versión impresa ISSN 0104-5687
Pró-Fono R. Atual. Cient. vol.21 no.3 Barueri jul./set. 2009
REVIEWS AND SYSTEMATIC REVIEWS
Frequency modulation (FM) system in auditory processing disorder: an evidence-based practice?*
Isabel Cristina Cavalcanti LemosI, 1; Regina Tangerino de Souza JacobII; Mariana Germano GejãoIII; Maria Cecília BevilacquaIV; Mariza Ribeiro FenimanV; Deborah Viviane FerrariVI
Mestre em Fonoaudiologia pela Faculdade de Odontologia de Bauru (FOB) - Universidade
de São Paulo (USP). Fonoaudióloga da Associação
de Pais e Amigos dos Deficiêntes Auditivos de Sorocaba (Apadas)
IIFonoaudióloga. Doutora em Ciências da Reabilitação - Distúrbios da Comunicação Humana pelo Hospital de Reabilitação de Anomalias Craniofaciais (HRAC) da USP - Bauru. Professora Doutora do Departamento de Fonoaudiologia da FOB - USP
IIIFonoaudióloga. Mestre em Fonoaudiologia pela FOB - USP. Fonoaudióloga da Clínica de Fonoaudiologia da FOB - USP
IVFonoaudióloga. Professora Titular do Departamento de Fonoaudiologia da FOB - USP. Coordenadora do Centro de Pesquisas Audiológicas do HRAC da USP - Campus Bauru
VFonoaudióloga. Professora Livre Docente do Departamento de Fonoaudiologia da FOB - USP
VIFonoaudióloga. Doutora em Neurociências e Comportamento pelo Instituto de Psicologia - USP. Professora Doutora do Departamento de Fonoaudiologia da FOB - USP
use of frequency modulation (FM) system in auditory processing disorder.
AIM: to verify the existence of scientific evidence confirming the effectiveness of personal FM systems in the treatment of central auditory processing disorders (APD). For this purpose a systematic review of the literature was made, using data found in electronic databases (Medline, Lilacs and Cochrane library) as well as on the internet. The articles retrieved were analyzed according to the CONSORT statement and then classified by their evidence level.
CONCLUSION: the search resulted in 1,589 references out of which only 19 met the inclusion criteria. All of the analyzed articles were classified as having low level of evidence (expert opinion or case studies). Strong scientific evidence supporting the use of personal FM systems for APD intervention was not found. Since such device is frequently recommended for the treatment of APD, it becomes essential to carry out studies with high scientific evidence that could safely guide clinical decision making on this subject.
Key Words: Central Auditory Diseases; Hearing Aids; Rehabilitation; Audiology.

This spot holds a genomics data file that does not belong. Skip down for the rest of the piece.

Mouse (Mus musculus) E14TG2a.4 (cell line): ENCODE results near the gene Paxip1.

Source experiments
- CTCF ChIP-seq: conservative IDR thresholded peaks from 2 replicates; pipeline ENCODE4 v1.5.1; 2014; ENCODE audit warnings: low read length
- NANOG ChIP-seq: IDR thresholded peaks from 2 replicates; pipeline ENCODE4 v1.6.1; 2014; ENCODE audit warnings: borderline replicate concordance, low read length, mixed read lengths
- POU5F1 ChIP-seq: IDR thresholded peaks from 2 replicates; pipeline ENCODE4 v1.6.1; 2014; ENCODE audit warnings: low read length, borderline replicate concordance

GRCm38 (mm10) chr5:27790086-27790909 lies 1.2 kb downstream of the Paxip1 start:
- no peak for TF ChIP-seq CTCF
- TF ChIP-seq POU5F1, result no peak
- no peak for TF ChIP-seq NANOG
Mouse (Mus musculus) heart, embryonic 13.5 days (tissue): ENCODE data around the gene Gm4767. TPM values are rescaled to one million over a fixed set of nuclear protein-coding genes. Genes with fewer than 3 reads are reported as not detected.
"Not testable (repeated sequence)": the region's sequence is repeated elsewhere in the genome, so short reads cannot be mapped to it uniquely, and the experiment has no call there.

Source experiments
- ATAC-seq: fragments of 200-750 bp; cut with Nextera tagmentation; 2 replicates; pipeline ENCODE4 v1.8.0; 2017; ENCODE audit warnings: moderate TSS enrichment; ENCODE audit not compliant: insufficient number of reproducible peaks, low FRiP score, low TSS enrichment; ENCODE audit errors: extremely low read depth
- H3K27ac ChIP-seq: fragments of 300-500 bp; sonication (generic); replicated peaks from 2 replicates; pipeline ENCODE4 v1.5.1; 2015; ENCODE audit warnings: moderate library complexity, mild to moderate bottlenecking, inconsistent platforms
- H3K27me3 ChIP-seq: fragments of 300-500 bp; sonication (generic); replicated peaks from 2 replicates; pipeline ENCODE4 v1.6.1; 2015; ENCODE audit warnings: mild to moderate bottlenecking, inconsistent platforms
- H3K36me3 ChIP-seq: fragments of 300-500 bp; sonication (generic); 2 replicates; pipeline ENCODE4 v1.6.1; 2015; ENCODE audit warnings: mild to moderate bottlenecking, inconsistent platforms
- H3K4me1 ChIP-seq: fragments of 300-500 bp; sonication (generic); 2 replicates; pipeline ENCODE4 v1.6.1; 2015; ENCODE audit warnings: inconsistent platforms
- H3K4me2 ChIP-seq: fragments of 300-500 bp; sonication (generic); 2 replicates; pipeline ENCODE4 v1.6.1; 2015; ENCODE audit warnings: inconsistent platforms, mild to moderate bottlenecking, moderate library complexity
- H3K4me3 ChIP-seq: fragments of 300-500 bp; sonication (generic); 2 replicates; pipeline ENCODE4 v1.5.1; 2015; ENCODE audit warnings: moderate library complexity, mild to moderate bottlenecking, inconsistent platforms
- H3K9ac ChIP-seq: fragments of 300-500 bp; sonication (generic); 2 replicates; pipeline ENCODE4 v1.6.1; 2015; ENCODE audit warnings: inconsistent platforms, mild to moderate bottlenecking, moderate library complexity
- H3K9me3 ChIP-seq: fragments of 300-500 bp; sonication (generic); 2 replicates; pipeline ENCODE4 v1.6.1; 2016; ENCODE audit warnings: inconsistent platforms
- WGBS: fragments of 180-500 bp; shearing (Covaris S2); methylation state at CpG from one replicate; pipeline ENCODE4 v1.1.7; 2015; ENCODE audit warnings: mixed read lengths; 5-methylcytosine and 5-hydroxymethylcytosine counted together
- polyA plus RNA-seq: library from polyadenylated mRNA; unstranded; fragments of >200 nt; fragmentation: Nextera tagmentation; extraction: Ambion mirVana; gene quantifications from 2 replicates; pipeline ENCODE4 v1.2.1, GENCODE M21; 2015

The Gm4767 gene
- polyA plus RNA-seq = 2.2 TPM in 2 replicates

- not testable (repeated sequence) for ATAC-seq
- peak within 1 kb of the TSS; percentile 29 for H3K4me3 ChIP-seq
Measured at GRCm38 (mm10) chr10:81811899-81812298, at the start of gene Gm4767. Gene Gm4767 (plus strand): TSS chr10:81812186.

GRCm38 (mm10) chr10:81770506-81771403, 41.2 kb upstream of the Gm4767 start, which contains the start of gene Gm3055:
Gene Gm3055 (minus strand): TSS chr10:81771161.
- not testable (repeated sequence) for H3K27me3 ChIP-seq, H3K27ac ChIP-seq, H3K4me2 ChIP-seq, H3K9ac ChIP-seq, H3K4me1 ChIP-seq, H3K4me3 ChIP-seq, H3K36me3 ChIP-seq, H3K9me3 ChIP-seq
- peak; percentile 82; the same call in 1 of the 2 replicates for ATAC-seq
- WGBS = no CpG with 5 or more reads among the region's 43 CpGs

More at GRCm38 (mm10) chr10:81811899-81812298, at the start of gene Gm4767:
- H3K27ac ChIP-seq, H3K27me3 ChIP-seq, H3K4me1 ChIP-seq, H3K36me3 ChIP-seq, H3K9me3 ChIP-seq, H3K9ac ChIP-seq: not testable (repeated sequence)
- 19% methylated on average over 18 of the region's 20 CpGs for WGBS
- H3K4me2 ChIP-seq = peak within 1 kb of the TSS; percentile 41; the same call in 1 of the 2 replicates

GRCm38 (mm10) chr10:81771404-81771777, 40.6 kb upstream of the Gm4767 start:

Individuals with auditory processing disorder (APD) present one or more of the following behavioral characteristics: difficulty to understand auditory information (language) in competitively noisy or reverberant environment; inconsistent or inappropriate responses in speech, frequent requests for repetition of spoken message, difficult attention, easy distraction, difficulty to follow complex verbal orders, difficulty to localize the sound, difficulty to learn songs and rhythms, as well as reading and learning problems. The APD often causes higher impact to children, to whom such characteristics may interfere in their social, reading, speaking, language, comprehension, attention, and communication skills. Thus, it may cause anxiety, low self-esteem, and below-the-expected academic performance (1,2).
Children spend much of their time at school, and in 45% of this time, they are concerned with activities in which teachers' and classmates' speeches dominate. So it is easy to conclude that the clear perception of the message, and the capability to process it auditively, is essential for learning process at school (3).
The spoken message is highly redundant. In the daily context of communication, listeners, without any malfunction of their peripheral or central auditory pathways, do not need all the acoustic clues from a message to understand it. On the other hand, understanding the message is more difficult for individuals with hearing impairment, if the reduction of such clues occur.
The elimination of redundant information of the speech, occasioned by the presence of the noise, reverberation, and the distance among the speakers, has a severe effect in the perception of the speech, mainly in hearing handicapped, such as: children with language and speech impairment, auditory processing disorder or learning difficulties. Until the end of day, the student will have spent enormous energy to cope with the adverse acoustic situations, which may lead him or her to exhaustion, and consequently, low performance at school and little utilization of their training/learning. For this reason, the additional loss of information in speech should be avoided to the maximum. It is important to stand out that auditory, attention, and memory skills/abilities become similar to the one of an adult, at age around 12 years old.(3)